Hi, Janet. My particular pet peeve has to do with so-called Seph cookbook writers who write about Persian foods and cannot get the spelling straight or the recipes. I have a shelf of these cookbooks and laugh when I read the Persian sections. Names of foods are wrong, ingredients are wrong, amounts are wrong. I wonder all the time who they spoke to for each recipe?
Second peeve has to do with authors who interview experts on a particular cuisine and use their individually created recipes while claiming them for their own with no attribution. There is one author who did that to me and although she thanked me in the intro, she spelled my name wrong! This was after I told her numerous times that the recipe was something I had adjusted and that no one made it that way unless they learned it from me.
Your peeve about authors not giving adequate or appropriate credit is right on target. It’s unprofessional, especially if a contribution offers something unique or otherwise noteworthy (like, it’s delicious). One of the beautiful things about Ana Bensadon’s book is that she credits every single recipe to its rightful author. The message is clear: “There may be a thousand versions of this recipie, but this one belongs to so-and-so; she worked hard to perfect it and deserves proper credit.” End of story. As for the rest of your comments about differences in names, spelling and ingredients, these are such critical topics for me – and so broad in scope – that I can’t possibly answer you in the comments! I’ll have to answer you in a separate post – or three… – Janet
To all readers – Schelly Talalay Dardashti writes an excellent blog about tracing Jewish genealogy. You can find it right here or by clicking the link “Tracing the Tribe” that is now on my blogroll. — JA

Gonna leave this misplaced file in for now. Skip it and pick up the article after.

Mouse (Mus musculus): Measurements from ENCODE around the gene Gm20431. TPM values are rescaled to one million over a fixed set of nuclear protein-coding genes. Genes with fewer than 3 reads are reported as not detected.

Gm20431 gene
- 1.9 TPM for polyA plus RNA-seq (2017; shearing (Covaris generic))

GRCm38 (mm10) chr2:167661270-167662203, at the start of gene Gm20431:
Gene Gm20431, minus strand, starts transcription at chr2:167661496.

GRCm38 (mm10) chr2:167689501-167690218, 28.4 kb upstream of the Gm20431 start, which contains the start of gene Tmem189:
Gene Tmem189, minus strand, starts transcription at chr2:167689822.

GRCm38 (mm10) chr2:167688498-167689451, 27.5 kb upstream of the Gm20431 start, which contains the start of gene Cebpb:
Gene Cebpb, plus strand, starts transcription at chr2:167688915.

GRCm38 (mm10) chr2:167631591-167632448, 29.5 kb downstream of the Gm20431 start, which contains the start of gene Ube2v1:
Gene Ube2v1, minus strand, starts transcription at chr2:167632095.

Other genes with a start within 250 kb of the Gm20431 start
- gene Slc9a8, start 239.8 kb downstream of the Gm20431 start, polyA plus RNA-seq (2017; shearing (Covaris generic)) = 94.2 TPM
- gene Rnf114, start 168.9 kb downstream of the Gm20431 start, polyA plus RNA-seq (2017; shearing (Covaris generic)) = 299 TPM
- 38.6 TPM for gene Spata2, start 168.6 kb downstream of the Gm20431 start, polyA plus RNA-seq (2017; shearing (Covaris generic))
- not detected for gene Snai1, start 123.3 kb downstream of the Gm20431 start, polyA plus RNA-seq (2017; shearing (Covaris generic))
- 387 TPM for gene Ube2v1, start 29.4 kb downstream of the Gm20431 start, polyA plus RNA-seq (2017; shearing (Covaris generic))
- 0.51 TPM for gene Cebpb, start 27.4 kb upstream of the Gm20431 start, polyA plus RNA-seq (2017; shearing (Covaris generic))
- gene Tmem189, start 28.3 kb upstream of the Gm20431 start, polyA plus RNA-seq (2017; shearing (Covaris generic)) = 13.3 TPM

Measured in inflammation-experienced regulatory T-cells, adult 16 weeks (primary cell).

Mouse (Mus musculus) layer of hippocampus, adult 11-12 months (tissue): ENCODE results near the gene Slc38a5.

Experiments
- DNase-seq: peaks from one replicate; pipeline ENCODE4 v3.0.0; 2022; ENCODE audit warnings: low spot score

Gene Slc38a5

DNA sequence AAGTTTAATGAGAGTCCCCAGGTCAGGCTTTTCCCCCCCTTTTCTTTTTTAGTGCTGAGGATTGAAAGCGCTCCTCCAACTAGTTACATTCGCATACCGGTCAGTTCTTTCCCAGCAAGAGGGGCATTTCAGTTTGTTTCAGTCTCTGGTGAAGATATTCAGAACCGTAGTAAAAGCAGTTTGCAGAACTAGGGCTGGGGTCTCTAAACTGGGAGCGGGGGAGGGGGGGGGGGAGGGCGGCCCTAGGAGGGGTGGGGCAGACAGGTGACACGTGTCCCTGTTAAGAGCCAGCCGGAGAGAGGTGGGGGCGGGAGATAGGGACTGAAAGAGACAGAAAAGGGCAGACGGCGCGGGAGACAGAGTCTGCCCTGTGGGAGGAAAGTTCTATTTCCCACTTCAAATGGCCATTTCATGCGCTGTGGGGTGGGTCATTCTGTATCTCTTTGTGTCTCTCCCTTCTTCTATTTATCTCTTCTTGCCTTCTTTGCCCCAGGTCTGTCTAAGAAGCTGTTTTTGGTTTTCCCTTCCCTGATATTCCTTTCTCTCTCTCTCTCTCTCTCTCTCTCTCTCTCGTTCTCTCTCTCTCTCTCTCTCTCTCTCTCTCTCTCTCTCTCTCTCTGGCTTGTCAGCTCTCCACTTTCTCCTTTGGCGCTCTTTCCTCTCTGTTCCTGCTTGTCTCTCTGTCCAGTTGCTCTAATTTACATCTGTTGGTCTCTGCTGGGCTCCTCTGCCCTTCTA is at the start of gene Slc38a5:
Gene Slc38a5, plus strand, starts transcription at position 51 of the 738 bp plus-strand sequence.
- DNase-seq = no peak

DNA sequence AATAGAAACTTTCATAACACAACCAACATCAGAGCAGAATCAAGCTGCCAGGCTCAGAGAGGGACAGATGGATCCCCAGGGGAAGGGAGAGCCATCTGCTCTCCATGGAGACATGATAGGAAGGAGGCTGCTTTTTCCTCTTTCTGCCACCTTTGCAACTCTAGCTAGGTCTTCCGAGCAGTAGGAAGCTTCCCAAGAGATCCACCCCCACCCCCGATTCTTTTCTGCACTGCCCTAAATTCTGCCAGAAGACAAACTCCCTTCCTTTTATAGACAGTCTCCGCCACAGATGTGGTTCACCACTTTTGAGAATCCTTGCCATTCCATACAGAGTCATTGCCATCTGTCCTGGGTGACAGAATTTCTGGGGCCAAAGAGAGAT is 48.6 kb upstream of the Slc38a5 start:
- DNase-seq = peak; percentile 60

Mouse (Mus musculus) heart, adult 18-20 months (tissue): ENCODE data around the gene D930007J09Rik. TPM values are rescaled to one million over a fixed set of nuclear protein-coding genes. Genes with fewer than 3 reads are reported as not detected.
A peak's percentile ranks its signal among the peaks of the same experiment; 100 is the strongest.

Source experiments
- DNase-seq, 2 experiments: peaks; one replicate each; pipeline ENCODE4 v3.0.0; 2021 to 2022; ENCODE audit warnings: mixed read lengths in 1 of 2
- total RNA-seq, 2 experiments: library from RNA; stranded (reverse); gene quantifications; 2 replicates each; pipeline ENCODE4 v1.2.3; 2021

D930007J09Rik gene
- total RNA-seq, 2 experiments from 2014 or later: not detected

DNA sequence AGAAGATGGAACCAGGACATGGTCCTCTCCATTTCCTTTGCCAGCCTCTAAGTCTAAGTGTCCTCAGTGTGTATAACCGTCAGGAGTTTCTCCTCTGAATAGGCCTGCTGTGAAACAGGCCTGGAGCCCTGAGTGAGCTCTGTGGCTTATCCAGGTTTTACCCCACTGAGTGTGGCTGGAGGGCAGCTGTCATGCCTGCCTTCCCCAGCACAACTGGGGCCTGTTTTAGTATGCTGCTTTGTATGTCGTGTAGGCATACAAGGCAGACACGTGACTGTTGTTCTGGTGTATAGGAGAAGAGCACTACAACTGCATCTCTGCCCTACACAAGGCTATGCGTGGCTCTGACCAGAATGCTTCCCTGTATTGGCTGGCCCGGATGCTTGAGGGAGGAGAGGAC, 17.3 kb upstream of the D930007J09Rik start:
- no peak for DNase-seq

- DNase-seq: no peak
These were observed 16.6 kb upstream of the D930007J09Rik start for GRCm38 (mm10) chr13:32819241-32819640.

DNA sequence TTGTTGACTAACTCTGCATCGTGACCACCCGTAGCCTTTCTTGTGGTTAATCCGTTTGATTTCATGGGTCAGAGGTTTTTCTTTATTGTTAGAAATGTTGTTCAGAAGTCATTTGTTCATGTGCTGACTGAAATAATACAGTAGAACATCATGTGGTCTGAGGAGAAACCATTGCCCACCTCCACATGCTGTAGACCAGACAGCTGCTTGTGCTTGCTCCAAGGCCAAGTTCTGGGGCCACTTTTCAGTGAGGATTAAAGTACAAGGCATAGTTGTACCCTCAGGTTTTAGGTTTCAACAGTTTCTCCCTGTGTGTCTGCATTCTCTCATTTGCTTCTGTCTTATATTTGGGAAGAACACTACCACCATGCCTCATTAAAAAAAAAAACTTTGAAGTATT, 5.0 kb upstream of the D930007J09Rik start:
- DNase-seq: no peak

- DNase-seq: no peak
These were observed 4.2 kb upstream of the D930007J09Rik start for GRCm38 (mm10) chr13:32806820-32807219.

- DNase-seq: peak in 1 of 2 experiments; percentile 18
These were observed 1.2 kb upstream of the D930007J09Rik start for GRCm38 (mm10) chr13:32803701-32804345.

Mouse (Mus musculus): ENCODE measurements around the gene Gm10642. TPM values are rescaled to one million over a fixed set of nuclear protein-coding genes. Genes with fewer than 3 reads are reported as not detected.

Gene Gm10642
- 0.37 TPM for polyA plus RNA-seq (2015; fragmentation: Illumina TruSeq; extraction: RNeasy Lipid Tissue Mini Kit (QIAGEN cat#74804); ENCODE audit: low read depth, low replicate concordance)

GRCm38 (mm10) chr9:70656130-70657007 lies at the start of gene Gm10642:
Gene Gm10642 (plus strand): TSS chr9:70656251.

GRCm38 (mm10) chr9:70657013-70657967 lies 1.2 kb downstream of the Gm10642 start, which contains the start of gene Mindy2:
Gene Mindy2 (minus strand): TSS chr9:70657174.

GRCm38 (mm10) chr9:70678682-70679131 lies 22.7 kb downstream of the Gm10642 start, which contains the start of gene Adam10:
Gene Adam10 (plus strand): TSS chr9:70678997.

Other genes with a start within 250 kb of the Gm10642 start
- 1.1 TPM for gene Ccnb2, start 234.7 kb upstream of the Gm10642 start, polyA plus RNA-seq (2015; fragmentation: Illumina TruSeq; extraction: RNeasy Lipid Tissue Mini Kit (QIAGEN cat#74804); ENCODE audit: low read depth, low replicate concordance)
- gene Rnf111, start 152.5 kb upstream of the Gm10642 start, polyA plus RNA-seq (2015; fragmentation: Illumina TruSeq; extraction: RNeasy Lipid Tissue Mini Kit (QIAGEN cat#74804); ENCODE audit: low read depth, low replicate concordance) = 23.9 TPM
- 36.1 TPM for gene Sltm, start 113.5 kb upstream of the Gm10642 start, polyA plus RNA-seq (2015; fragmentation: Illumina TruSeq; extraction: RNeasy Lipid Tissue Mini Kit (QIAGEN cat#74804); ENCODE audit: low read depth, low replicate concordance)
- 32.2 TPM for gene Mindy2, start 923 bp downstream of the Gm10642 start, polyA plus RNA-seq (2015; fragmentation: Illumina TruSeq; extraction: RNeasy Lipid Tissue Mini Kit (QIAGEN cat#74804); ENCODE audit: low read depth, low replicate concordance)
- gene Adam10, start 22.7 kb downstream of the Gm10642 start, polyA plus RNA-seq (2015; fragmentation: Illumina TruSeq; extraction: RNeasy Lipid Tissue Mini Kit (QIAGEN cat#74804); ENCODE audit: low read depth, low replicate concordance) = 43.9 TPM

Janet, three answers are welcome! I remember one recipe for Persian chelo (steamed white basmati rice) where the author said to cook 4 cups of rice in 4 cups of water. Oy vey, as we say in French. 4 cups of rice needs an entire whole pot of boiling water in which to swim and expand properly – minimum 6 quart pot! I cannot imagine what those poor people were left with when they followed the recipe. I guess if they had a fondness for glue or book paste, then it was perfect. We must keep up a good sense of humor!
And many thanks for the Tracing the Tribe shout-out!
I was looking for good information on which Sephardic cookbooks might be good and accurate?
Are there ones that you would recomend ? Thanks!
Glenn, check the ‘Reading List’ section under Categories. There are a couple of reviews and some other books mentioned in the posts in this section. As for blogs with good, traditional Ottoman-Sephardic recipes, look at “savores de siempre” (if you can read Ladino) or The Boreka Diary (all kinds of food here, but mixed in are many good Sephardic ones).
Hi. Uhh.. I think I missed something because you said you wanted to recommend some books but I can’t find the name of any. Thanks for blogging!
All good things come to those who wait. I’m hoping you’ve long since found the “Books” page.